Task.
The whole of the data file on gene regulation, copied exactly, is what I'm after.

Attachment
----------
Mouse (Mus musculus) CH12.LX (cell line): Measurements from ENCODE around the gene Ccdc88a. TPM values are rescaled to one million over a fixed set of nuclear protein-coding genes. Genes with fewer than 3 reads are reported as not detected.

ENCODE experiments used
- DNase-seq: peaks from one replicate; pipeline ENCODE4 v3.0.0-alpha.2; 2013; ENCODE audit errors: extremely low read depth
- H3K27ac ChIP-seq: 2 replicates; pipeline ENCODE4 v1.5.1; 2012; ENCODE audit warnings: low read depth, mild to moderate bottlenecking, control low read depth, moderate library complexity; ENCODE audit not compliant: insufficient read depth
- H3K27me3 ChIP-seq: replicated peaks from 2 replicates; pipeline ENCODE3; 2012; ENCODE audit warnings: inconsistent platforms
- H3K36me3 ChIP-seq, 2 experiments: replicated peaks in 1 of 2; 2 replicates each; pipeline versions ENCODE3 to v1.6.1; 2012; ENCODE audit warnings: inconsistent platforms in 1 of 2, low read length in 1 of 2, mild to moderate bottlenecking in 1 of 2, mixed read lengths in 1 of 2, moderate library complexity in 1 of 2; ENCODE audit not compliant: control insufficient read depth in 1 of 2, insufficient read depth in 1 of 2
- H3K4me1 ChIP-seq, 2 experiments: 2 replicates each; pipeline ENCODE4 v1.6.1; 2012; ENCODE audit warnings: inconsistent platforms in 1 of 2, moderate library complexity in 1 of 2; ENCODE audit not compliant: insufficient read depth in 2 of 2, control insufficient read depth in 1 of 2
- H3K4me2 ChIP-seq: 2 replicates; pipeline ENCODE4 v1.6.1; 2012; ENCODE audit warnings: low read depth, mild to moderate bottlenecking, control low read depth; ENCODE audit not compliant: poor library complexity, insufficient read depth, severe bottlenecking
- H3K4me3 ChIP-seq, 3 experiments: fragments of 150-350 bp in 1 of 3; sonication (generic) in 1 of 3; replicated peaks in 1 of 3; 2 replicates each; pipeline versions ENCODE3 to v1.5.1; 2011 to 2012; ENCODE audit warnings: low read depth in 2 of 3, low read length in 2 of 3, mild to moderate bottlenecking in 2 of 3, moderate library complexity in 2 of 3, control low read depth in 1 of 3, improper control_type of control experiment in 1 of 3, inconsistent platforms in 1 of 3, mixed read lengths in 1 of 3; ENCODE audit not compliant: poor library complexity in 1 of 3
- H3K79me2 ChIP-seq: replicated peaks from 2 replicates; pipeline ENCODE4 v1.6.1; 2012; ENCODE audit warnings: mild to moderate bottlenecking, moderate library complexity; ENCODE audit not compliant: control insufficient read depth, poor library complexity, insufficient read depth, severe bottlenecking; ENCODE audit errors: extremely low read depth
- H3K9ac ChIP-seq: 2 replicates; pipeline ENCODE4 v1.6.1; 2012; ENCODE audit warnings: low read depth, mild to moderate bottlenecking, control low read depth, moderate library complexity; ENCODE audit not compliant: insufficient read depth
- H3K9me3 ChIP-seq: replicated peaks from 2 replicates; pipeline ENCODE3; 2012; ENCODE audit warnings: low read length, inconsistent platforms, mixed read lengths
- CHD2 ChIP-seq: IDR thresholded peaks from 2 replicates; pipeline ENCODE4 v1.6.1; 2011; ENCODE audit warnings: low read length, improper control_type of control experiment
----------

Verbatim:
Mouse (Mus musculus) CH12.LX (cell line): Measurements from ENCODE around the gene Ccdc88a. TPM values are rescaled to one million over a fixed set of nuclear protein-coding genes. Genes with fewer than 3 reads are reported as not detected.

ENCODE experiments used
- DNase-seq: peaks from one replicate; pipeline ENCODE4 v3.0.0-alpha.2; 2013; ENCODE audit errors: extremely low read depth
- H3K27ac ChIP-seq: 2 replicates; pipeline ENCODE4 v1.5.1; 2012; ENCODE audit warnings: low read depth, mild to moderate bottlenecking, control low read depth, moderate library complexity; ENCODE audit not compliant: insufficient read depth
- H3K27me3 ChIP-seq: replicated peaks from 2 replicates; pipeline ENCODE3; 2012; ENCODE audit warnings: inconsistent platforms
- H3K36me3 ChIP-seq, 2 experiments: replicated peaks in 1 of 2; 2 replicates each; pipeline versions ENCODE3 to v1.6.1; 2012; ENCODE audit warnings: inconsistent platforms in 1 of 2, low read length in 1 of 2, mild to moderate bottlenecking in 1 of 2, mixed read lengths in 1 of 2, moderate library complexity in 1 of 2; ENCODE audit not compliant: control insufficient read depth in 1 of 2, insufficient read depth in 1 of 2
- H3K4me1 ChIP-seq, 2 experiments: 2 replicates each; pipeline ENCODE4 v1.6.1; 2012; ENCODE audit warnings: inconsistent platforms in 1 of 2, moderate library complexity in 1 of 2; ENCODE audit not compliant: insufficient read depth in 2 of 2, control insufficient read depth in 1 of 2
- H3K4me2 ChIP-seq: 2 replicates; pipeline ENCODE4 v1.6.1; 2012; ENCODE audit warnings: low read depth, mild to moderate bottlenecking, control low read depth; ENCODE audit not compliant: poor library complexity, insufficient read depth, severe bottlenecking
- H3K4me3 ChIP-seq, 3 experiments: fragments of 150-350 bp in 1 of 3; sonication (generic) in 1 of 3; replicated peaks in 1 of 3; 2 replicates each; pipeline versions ENCODE3 to v1.5.1; 2011 to 2012; ENCODE audit warnings: low read depth in 2 of 3, low read length in 2 of 3, mild to moderate bottlenecking in 2 of 3, moderate library complexity in 2 of 3, control low read depth in 1 of 3, improper control_type of control experiment in 1 of 3, inconsistent platforms in 1 of 3, mixed read lengths in 1 of 3; ENCODE audit not compliant: poor library complexity in 1 of 3
- H3K79me2 ChIP-seq: replicated peaks from 2 replicates; pipeline ENCODE4 v1.6.1; 2012; ENCODE audit warnings: mild to moderate bottlenecking, moderate library complexity; ENCODE audit not compliant: control insufficient read depth, poor library complexity, insufficient read depth, severe bottlenecking; ENCODE audit errors: extremely low read depth
- H3K9ac ChIP-seq: 2 replicates; pipeline ENCODE4 v1.6.1; 2012; ENCODE audit warnings: low read depth, mild to moderate bottlenecking, control low read depth, moderate library complexity; ENCODE audit not compliant: insufficient read depth
- H3K9me3 ChIP-seq: replicated peaks from 2 replicates; pipeline ENCODE3; 2012; ENCODE audit warnings: low read length, inconsistent platforms, mixed read lengths
- CHD2 ChIP-seq: IDR thresholded peaks from 2 replicates; pipeline ENCODE4 v1.6.1; 2011; ENCODE audit warnings: low read length, improper control_type of control experiment